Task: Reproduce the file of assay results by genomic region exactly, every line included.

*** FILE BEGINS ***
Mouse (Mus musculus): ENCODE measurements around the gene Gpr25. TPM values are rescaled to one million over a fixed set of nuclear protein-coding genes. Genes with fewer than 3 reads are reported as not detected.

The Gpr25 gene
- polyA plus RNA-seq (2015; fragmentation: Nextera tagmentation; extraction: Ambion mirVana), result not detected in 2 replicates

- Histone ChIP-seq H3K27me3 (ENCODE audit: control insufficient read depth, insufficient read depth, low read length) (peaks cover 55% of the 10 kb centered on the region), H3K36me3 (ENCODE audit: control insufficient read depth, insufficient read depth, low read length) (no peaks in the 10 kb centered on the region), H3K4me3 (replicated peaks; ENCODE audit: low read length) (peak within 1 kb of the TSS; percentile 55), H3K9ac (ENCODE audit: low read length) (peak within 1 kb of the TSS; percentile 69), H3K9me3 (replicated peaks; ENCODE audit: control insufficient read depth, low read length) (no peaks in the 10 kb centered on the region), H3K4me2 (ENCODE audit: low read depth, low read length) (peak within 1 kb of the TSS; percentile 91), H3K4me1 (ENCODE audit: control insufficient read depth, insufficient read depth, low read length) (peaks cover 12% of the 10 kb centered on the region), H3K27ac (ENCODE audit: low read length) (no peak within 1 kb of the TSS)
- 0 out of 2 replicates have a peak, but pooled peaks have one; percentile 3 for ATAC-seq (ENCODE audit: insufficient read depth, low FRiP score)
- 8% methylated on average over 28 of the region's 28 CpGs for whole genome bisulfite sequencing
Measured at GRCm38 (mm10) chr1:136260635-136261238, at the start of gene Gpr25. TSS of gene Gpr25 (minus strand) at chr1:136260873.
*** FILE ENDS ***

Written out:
Mouse (Mus musculus): ENCODE measurements around the gene Gpr25. TPM values are rescaled to one million over a fixed set of nuclear protein-coding genes. Genes with fewer than 3 reads are reported as not detected.

The Gpr25 gene
- polyA plus RNA-seq (2015; fragmentation: Nextera tagmentation; extraction: Ambion mirVana), result not detected in 2 replicates

- Histone ChIP-seq H3K27me3 (ENCODE audit: control insufficient read depth, insufficient read depth, low read length) (peaks cover 55% of the 10 kb centered on the region), H3K36me3 (ENCODE audit: control insufficient read depth, insufficient read depth, low read length) (no peaks in the 10 kb centered on the region), H3K4me3 (replicated peaks; ENCODE audit: low read length) (peak within 1 kb of the TSS; percentile 55), H3K9ac (ENCODE audit: low read length) (peak within 1 kb of the TSS; percentile 69), H3K9me3 (replicated peaks; ENCODE audit: control insufficient read depth, low read length) (no peaks in the 10 kb centered on the region), H3K4me2 (ENCODE audit: low read depth, low read length) (peak within 1 kb of the TSS; percentile 91), H3K4me1 (ENCODE audit: control insufficient read depth, insufficient read depth, low read length) (peaks cover 12% of the 10 kb centered on the region), H3K27ac (ENCODE audit: low read length) (no peak within 1 kb of the TSS)
- 0 out of 2 replicates have a peak, but pooled peaks have one; percentile 3 for ATAC-seq (ENCODE audit: insufficient read depth, low FRiP score)
- 8% methylated on average over 28 of the region's 28 CpGs for whole genome bisulfite sequencing
Measured at GRCm38 (mm10) chr1:136260635-136261238, at the start of gene Gpr25. TSS of gene Gpr25 (minus strand) at chr1:136260873.